That carton of strawberries is starting to cost a lot more than $2.51. In order to produce just one box of strawberries, thousands of farm workers and their families are living in poverty. The median annual wage for an agricultural worker is $23,730, and the federal poverty line for a family of four is just a hair below at $22,050. According to the United States Department of Labor, 33 percent of all farm workers and their families are living below the poverty line.
Now, let’s return to our equation and add in the additional costs. 1 carton of strawberries = $2.51 + 260 ten-hour workdays + Injuries(.25)(X number of workers) + Extreme Poverty(.30)(X number of workers)
A number of obstacles prevent farm workers from accessing effective healthcare, making it so that many suffer from treatable health conditions. Under the Affordable Care Act (ACA), employers with fewer than 50 full-time employees are not required to provide their workers with health insurance. This means workers on small farms aren’t covered. Additionally, migrant farm workers who work seasonally are not entitled to health insurance. Under the ACA, these workers can buy private insurance plans from health insurance marketplaces if they are in the country legally, but the 1.4 million farm workers who are undocumented don’t qualify for coverage.
Farm workers that do qualify to buy private insurance face a number of obstacles to getting covered. Language barriers and low literacy make it difficult for many to sign up for the ACA. And if these workers manage to sign up, their limited means of transportation often prevent them from taking advantage of their healthcare services.
The workforce supporting one of our nation’s biggest industries lacks access to a basic human right: decent healthcare. We may only pay $2.51 for a carton of strawberries, but three million people and their families pay much more in untreated illnesses, chronic health problems and injuries.
Now our equation looks something like this: 1 carton of strawberries = $2.51 + 260 ten-hour workdays + Injuries(.25)(3 million workers) + Extreme Poverty(.30)(3 million workers) + Little to No Healthcare(3 million workers).
An estimated 60 percent of all farmworkers are undocumented or lack legal authorization to work in the U.S. That means that of the three million people working on America’s farms, roughly 2.3 million are immigrants and 1.4 million aren’t legal residents. The United States’ agricultural industry is powered by immigrants whose status makes them vulnerable to exploitation and poor working conditions.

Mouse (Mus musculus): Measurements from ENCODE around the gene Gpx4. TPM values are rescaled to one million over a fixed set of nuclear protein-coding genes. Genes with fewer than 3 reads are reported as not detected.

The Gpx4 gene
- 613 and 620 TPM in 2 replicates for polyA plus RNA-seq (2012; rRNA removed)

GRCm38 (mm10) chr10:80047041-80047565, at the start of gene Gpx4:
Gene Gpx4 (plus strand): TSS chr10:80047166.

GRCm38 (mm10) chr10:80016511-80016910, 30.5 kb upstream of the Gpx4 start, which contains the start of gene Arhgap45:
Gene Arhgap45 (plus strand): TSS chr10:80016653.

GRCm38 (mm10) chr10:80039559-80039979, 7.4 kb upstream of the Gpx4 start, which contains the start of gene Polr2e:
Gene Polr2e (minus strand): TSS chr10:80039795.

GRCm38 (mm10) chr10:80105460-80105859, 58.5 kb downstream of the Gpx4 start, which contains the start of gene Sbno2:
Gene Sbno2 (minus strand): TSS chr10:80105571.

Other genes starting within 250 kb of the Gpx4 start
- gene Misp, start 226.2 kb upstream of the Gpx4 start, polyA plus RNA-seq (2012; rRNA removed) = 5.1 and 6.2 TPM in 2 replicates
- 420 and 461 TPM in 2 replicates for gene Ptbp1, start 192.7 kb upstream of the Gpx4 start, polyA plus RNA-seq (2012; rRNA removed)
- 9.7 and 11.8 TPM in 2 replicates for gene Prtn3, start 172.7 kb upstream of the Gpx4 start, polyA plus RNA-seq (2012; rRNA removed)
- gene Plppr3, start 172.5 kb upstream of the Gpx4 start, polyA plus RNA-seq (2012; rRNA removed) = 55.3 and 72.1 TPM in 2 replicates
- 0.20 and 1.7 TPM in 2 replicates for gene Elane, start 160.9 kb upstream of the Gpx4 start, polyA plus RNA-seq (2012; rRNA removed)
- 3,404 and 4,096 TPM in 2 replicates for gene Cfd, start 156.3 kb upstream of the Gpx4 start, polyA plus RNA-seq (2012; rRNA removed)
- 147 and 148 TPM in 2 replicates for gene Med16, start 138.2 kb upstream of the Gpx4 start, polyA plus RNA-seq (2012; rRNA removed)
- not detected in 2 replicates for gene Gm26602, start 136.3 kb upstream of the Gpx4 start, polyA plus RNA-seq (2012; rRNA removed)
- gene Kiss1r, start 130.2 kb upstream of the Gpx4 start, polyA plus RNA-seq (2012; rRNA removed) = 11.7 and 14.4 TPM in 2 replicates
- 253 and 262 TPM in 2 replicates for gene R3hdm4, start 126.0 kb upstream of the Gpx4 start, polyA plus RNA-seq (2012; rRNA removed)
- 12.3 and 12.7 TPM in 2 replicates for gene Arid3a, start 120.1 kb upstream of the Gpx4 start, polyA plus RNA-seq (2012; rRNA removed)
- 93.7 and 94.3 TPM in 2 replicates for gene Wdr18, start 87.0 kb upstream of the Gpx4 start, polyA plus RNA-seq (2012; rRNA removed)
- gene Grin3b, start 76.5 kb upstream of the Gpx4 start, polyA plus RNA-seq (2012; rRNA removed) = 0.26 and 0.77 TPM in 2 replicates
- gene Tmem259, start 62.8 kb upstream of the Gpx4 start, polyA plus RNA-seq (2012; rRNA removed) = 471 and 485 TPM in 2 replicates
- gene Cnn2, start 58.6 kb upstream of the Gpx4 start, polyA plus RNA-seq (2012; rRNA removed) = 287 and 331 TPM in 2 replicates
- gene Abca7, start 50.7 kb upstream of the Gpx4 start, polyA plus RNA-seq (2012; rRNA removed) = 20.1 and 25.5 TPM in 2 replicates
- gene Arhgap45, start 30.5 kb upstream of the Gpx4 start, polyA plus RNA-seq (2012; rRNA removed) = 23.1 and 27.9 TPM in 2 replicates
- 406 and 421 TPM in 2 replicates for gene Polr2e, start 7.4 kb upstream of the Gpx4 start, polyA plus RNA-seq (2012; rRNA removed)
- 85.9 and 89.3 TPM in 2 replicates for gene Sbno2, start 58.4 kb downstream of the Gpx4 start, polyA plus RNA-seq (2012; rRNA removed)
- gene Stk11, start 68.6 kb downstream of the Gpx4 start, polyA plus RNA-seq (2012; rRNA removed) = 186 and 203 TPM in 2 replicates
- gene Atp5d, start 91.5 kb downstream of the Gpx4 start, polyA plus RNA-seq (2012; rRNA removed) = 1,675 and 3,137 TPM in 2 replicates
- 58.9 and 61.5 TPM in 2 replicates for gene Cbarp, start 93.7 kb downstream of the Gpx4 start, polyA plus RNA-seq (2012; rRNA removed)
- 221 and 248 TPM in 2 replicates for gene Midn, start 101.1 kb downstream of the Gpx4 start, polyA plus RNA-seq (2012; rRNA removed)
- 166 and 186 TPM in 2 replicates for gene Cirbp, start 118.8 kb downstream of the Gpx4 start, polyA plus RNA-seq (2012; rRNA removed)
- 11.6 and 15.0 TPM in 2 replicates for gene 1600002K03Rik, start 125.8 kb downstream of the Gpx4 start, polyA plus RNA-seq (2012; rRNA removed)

President Trump’s immigration policies have created serious labor shortages in California as fewer immigrants are crossing the border to work on California’s farms. The state’s 77,500 farms produce two-thirds of the nation’s fruits and nuts. The total value of California’s agricultural production comes out to $59 billion a year. But our nation’s agricultural powerhouse is facing a problem. In 2017, 55 percent of California’s farmers said they didn’t have enough workers to get through the season. In order to recruit more workers, California is adopting kinder labor laws. Last month, California passed a law that would allow farm workers to collect time and a half after working 9.5 hours a day, or 55 hours a week. For now, the law only applies to farms with 26 or more employees, but starting in 2022 smaller farms will also have to comply with the new rules.
Progress is happening at the national level as well. Last month, California lawmakers introduced a bill that would make it easier for undocumented immigrants to become legal residents. The Agricultural Worker Program Act of 2019 would allow farmworkers who have worked in the field for at least 100 days in the past two years to apply for a card that will allow them to work legally in the U.S. Once workers receive the card, they would be able to apply for permanent residency and eventual citizenship. If the bill passes, more farm workers would become eligible for all of the benefits that come with citizenship, like the right to buy health insurance or receive minimum wage.
The burden of producing our nation’s food can’t just fall on the back of our farm workers. It’s time we pay more than just a few dollars for the produce that fuels our nation. We must organize, we must protest and we must demand that our farm workers are afforded the same basic protections as every other worker in America. Today a carton of strawberries might only cost $2.51, but one day soon we are going to have to pay up.
Amarica Rafanelli is a dedicated champion of labor laws that respect the worth and dignity of every individual worker.